Once you have all of your bolts and washers started, you'll want to utilize a star or plus (+) shape pattern as you tighten. Pick one bolt and using a hand ratchet, tighten your first bolt down to snug but not tight. The next bolt you'll tighten is the one directly across from your first. Criss cross your way across the wheel in this patten until all of the bolts are snug. Repeat the pattern again and tighten up all of the bolts/washers using the hand ratchet and 14mm socket. Using the hand ratchet to get everything snug will prevent over tightening any of the bolts, especially when the ring has not been completely set.

Follow the number pattern below to ensure proper ring/tire/wheel seating. Only have a torque wrench? No problem, just lower your initial foot pound setting to 10 pounds for first round of tightening. 

Next up, grab your handy torque wrench and set the foot pounds to 15 for the next tightening.  By slowly adding pressure to each bolt, your rings will connect with wheel and remain perfectly flat to correctly hold your tire bead in place. The final round of tightening in star pattern should be at 18 foot lbs. DO NOT EXCEED 18!

Follow the star/plus pattern above and tighten your bolts until you hear an audible "click" sound on your torque wrench for each bolt. If you're forgetful, mark every finished bolt with chalk so you know which bolts have been tightened and which ones you have left to do. The final tightening is a double check, making sure each bolt has a clear, audible click from the torque wrench. It's better to be safe so don't fret if you go over each bolt a couple of times to hear that trusty "click" sound. 

Heading out right away for a ride? Air up your wheels to the correct tire specification(s) and using your 1/1 soap/water concoction you used to lubricate the tire, spray all over your wheels where ring and tire connect. If your wheels are for any reason leaking, you'll immediately see bubbles. 


  • Take your time. Don't be in a rush. 
  • Mount inner bead over the backside of wheel.
  • Slide the outer tire bead on and center the tire.
  • Line up low spot on tire with valve stem. Low spot typically has a colored dot or mark on sidewall near lip protector.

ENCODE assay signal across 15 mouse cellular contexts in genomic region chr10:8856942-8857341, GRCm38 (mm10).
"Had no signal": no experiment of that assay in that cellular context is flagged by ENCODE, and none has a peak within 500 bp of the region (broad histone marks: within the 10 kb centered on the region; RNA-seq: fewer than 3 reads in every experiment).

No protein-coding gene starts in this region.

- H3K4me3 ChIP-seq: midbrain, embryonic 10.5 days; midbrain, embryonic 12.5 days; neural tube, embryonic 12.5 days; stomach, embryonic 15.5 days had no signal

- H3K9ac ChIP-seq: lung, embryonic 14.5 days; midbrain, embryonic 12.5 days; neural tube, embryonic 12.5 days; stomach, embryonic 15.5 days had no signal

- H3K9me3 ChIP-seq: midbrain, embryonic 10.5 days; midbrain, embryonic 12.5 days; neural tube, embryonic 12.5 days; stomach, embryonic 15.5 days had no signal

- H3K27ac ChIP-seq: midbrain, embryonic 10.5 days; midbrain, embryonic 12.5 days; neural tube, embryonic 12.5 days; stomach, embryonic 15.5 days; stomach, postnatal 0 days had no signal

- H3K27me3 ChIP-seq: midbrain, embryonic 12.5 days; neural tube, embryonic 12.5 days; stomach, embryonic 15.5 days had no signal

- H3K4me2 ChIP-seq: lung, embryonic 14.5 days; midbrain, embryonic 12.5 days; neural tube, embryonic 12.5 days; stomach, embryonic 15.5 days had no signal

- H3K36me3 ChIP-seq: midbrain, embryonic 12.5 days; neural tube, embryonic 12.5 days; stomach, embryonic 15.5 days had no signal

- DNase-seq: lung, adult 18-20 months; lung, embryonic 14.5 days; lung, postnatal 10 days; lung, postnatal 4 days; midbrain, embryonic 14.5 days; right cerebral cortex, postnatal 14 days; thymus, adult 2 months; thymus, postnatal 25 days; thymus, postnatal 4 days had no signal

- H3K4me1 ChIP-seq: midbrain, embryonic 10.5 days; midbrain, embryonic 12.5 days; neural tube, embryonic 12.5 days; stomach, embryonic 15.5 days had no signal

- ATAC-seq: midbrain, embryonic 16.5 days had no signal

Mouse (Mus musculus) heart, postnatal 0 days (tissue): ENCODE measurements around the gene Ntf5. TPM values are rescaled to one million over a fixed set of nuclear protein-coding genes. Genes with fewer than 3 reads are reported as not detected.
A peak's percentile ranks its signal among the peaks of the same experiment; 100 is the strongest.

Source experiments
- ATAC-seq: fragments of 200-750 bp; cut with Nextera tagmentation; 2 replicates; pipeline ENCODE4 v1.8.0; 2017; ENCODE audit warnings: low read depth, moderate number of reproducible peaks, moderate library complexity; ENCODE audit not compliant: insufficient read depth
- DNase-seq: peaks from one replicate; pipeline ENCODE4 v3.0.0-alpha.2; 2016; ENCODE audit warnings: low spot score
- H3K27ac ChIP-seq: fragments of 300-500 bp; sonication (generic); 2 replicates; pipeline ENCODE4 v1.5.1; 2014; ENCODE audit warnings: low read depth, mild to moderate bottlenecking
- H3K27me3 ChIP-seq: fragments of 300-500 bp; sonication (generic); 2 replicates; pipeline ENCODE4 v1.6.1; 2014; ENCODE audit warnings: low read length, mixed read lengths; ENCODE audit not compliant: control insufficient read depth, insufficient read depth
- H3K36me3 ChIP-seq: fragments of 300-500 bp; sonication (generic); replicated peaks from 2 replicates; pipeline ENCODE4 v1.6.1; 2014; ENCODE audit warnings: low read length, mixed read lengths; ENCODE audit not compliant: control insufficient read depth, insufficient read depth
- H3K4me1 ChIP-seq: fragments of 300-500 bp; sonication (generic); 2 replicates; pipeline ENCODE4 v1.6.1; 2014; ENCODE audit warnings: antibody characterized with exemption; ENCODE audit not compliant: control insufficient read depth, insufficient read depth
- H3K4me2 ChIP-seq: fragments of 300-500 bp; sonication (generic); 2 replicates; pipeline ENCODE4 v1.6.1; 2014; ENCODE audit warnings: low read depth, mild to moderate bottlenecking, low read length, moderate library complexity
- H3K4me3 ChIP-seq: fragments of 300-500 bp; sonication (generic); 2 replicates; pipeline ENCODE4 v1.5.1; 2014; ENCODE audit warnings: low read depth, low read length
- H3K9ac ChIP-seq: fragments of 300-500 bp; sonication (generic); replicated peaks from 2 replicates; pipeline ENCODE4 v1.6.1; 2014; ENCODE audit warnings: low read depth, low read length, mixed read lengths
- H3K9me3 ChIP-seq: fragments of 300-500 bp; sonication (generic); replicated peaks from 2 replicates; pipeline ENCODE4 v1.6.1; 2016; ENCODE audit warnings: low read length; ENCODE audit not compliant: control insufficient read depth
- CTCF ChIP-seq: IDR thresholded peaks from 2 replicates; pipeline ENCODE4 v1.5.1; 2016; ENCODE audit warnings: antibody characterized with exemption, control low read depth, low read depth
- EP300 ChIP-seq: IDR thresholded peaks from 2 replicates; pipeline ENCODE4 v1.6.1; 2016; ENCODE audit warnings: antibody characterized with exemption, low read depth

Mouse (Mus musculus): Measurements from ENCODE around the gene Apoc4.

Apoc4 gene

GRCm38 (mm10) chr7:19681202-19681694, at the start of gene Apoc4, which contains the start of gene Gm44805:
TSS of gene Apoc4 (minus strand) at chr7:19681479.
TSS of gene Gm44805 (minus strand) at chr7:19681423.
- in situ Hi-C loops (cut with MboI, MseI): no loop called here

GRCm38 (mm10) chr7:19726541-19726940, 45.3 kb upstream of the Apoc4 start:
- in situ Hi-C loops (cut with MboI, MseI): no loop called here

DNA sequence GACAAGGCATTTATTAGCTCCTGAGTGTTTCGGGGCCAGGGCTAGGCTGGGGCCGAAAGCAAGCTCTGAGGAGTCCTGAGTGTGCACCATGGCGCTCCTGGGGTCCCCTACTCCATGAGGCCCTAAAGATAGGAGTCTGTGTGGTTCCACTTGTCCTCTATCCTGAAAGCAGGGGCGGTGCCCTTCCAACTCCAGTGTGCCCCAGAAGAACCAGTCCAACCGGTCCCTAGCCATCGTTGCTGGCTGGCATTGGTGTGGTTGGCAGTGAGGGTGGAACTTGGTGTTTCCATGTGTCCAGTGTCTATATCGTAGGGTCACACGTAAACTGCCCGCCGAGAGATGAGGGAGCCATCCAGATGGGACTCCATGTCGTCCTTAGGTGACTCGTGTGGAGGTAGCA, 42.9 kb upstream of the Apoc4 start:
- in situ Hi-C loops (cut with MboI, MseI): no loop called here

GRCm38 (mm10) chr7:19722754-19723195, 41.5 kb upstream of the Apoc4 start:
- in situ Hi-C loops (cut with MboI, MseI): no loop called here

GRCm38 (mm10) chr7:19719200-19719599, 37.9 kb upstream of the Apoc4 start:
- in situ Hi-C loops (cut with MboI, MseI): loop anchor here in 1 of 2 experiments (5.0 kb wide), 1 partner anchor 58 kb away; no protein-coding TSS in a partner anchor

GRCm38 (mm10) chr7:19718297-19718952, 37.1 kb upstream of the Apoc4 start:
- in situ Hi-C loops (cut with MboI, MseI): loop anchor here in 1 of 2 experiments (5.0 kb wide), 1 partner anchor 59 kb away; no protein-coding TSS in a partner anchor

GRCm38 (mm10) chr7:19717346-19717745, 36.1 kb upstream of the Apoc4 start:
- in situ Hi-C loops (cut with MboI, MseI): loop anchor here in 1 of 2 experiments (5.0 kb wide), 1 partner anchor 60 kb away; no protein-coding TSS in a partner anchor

• Place ring and align the bolt holes.
  • Apply anti-seize to the threads of each bolt. Anti-seize is your friend, use it. 
  • Start bolts by hand to avoid cross threading.
  • Using a star pattern, tighten each bolt a few turns at a time to ensure even pressure on the beadlock ring.
  • Using torque wrench, tighten the bolts in star pattern to 18 ft lbs.
  • Lube backside inner tire bead.
  • Inflate the tire to seat the inner bead onto the wheel. DO NOT exceed tire manufacturer’s recommended maximum pressure for seating the beads. You will hear an audible "pop" when tire bead seats on wheel.
  • Double check your bolts before each ride.
  • Re-torque the ring bolts after the first 50 miles, and after each subsequent 200 miles. 
  • A few drops of dish soap in water can be sprayed to detect air leaks and ensure safe ring/tire seating.
  • Over tightening the beadlock bolts or using an extra thick tire bead without a spacer can cause immediate stress points which can lead to leaks and/or complete wheel and tire failure. If the beadlock ring bends inward (taco) toward the center cap or does not sit absolutely flat, DO NOT INSTALL ON VEHICLE.


How to install wheels to your UTV the correct way

You've assembled your new UTV beadlock wheels, now its time to install them on your machine. We STRONGLY recommend you have a professional install your wheels and/or tires. If you do not know of a reliable dealer or technician near you, call us and we can help locate one for you. If you insist on mounting your own wheels, you MUST follow all steps below to ensure a proper and safe installation:

  • First step is to make sure you have the correct installation kit (lug nuts). Not all lugs are interchangeable and if you're planning to run any Valor Offroad wheels, your OEM stock lugs WILL NOT WORK. You must purchase a spline kit from our Installation Kits. Not sure what kit you need? Check out our Fitment Guide.
  • Next, you're going to want to find flat ground to jack your vehicle off the ground. Because UTVs and ATVs do not come with an OEM parking/emergency brake, finding flat ground is your best bet for a safe start.
  • Before you start jacking your vehicle up, use a quality torque wrench to loosen the lugs on the wheel while all four tires are still on the ground. This will ensure you're not wrenching on a stuck lug in the air or while the tire is spinning. Getting the lugs loose ensures a safe swap while vehicle is up on jack or rack.
  • Using a floor jack or emergency jack from your vehicle, begin to raise your vehicle up enough where the tire rotates freely. Are you plus-sizing your tires (increasing overall diameter)? You're going to want to factor in more room off the ground to allow for new, larger tires.
  • Once your vehicle is safely jacked up and wheel and tire are ready to be removed, unscrew all lugs using your fingers or socket. If you need to use the torque wrench, you didn't loosen them enough while on the ground. Stop what you're doing and go back two steps.